Devil in the detail on best execution(2)

Breaking up

By None

Breaking up


fragmentation of liquidity were not enough for traders to cope with,

fragmentation of clearing and settlement seems set to present an additional challenge.

At a time when traders have to keep a more watchful eye on an ever-growing

number of trading venues to comply with best execution, they will also have to

monitor a series of clearing and settlement arrangements.

Under Article

21 of MiFID, achieving best execution demands more than simply getting the best

price for clients. It also requires traders to take into account the likelihood

of settlement and overall trading costs, which includes clearing and settlement.

"Member States shall require that investment firms take all reasonable steps

to obtain, when executing orders, the best possible result for their clients

taking into account price, costs, speed, likelihood of execution and

settlement, size, nature or any other consideration relevant to the execution of

the order," Article 21 reads.


actively encourages cross-border trading and, alongside it, the cross-border clearing

and settlement of securities. Article 34 of the Directive allows investment firms

from one EU member state to access the counterparty clearing and settlement systems

in another.

At the best

of times, clearing and settlement makes up a large portion of overall trading

costs. Having to access multiple venues across Europe

only increases the costs. "For all transactions but particularly those

that are cross-border, clearing and settlement costs are likely to be many

times the trading cost because there are so many intermediaries," says Willy

Van Stappen, chief operating officer of pan- European exchange Equiduct. A

typical transaction could involve the broker who executes the trade, the custodian,

potentially a central counterparty and the local central securities depository

(CSD). These entities also have to report the trade, adding to the cost. "There

is an enormous amount of reporting among the same intermediaries, that goes all

the way back to the originator of the trade. That is many, many times the trading

cost," observes Van Stappen.


costs that are typically measured in euro cents are often swamped by clearing

and settlement costs that can add up to several euros, observes Van Stappen. The

settlement component of a ‘straightforward’ transaction can cost as much as €10,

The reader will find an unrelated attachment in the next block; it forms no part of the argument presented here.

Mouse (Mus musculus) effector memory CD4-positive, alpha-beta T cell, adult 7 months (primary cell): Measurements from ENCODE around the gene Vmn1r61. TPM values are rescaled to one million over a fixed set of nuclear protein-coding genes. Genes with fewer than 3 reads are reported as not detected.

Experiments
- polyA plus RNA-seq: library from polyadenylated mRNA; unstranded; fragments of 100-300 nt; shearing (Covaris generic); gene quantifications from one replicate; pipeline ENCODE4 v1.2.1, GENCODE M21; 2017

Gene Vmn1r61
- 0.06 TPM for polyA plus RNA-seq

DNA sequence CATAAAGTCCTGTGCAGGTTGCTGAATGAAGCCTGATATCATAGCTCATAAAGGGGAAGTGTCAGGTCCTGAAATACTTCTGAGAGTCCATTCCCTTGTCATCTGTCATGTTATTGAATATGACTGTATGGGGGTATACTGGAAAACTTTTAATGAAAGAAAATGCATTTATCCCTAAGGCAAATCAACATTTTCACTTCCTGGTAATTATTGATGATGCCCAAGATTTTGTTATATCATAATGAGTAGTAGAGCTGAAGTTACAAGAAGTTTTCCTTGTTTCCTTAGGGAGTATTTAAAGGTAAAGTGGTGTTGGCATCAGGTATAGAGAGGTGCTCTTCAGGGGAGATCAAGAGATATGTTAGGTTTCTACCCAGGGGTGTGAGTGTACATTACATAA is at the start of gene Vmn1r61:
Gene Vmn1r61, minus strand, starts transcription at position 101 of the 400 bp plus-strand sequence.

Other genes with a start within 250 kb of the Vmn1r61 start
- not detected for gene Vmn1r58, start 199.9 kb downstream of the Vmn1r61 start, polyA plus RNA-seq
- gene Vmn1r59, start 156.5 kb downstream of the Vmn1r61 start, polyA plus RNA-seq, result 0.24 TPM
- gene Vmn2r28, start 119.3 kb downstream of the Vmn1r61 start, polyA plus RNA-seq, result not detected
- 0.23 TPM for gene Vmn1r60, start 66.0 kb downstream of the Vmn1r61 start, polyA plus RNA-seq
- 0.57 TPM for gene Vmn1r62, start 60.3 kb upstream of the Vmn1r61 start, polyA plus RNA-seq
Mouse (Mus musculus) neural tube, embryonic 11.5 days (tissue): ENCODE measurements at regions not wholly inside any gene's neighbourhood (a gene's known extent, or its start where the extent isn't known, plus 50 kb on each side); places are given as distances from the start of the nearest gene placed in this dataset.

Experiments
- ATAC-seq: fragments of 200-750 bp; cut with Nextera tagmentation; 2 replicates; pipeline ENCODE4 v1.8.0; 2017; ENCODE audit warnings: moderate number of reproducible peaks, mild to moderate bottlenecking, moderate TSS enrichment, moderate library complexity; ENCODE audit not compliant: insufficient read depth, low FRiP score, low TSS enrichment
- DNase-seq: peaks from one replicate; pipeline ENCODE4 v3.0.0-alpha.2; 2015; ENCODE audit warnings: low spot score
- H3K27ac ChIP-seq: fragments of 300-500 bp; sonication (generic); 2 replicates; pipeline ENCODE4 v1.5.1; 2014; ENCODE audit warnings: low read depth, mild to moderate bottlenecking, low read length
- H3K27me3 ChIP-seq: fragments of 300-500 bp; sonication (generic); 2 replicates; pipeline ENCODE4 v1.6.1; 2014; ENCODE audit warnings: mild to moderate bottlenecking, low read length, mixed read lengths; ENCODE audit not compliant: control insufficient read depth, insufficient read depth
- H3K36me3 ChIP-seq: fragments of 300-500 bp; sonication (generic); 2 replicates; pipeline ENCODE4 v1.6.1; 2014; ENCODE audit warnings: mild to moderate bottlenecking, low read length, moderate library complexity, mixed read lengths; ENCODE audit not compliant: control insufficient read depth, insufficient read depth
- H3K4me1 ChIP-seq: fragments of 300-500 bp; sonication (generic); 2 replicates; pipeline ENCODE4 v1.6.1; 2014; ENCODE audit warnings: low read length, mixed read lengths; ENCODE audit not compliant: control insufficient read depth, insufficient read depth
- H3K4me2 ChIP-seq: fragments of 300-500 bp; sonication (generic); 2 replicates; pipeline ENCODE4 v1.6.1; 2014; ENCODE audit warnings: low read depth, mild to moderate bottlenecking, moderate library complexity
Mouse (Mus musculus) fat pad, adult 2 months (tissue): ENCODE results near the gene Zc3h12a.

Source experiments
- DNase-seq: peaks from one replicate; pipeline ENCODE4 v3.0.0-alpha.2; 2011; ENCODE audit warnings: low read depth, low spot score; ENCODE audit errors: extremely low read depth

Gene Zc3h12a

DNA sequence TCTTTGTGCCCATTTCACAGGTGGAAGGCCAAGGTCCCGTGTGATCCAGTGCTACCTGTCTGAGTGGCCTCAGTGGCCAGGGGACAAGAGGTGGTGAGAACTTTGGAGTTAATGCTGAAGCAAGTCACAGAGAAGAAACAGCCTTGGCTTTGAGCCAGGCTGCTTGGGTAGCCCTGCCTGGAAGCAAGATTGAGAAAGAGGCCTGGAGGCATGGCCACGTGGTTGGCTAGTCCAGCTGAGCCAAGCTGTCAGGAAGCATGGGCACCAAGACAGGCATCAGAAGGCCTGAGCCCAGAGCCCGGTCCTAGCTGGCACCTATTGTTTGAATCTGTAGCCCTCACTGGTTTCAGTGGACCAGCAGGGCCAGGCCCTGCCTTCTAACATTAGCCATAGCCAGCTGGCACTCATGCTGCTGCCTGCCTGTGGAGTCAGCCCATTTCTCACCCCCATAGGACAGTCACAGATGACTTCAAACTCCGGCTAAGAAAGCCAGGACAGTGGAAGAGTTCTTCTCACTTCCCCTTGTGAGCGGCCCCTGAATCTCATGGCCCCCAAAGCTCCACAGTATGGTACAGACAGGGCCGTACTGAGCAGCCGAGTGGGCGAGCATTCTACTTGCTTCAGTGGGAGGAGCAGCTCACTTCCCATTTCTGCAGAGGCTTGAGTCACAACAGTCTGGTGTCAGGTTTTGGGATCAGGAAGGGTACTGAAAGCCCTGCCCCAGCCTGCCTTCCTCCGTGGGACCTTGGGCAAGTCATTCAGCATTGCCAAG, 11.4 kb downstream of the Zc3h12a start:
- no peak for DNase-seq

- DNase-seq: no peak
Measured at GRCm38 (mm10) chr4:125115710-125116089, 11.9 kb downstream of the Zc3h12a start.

he explains. When a large order is broken up – as would be the case when an algorithmic

engine is used, for example – the final bill is likely to be substantially higher.

"That applies across the board, whether it is fixed income or straight

equities," says Van Stappen.


clearing and settlement initiatives announced thus far by Turquoise and Chi-X

are going to cause fragmentation, predicts Van Stappen. He believes

fragmentation of settlement location, differing rules and different processing

for corporate events across Europe could

create risk and additional costs, including multiple margins. "You could

easily imagine a situation where a firm is long in a London Stock

Exchange-listed security traded on Turquoise – and cleared in EuroCCP – and

short in Equiduct. Without the clearing organised at the same place, you would

pay the margin twice and could potentially have stock borrowing and lending costs

too," he warns.


traders have taken on board the challenge, cost and complexity of clearing and

settlement in a post- MiFID landscape of multiple liquidity venues is seriously

in doubt. "Most traders to my knowledge have not focused on the precision

of post-trade activities; for example, trade confirmations of OTC derivatives,

impact on STP rates, the depot costs of settling securities and any unintended

consequences of MiFID on corporate actions," says Anthony Kirby, chair of the

MiFID JWG Best Execution Working Group. "Traders who are expecting the

costs of clearing and settlement to be expressed in basis points will be sorely

disappointed," he warns. "This is far from trivial."

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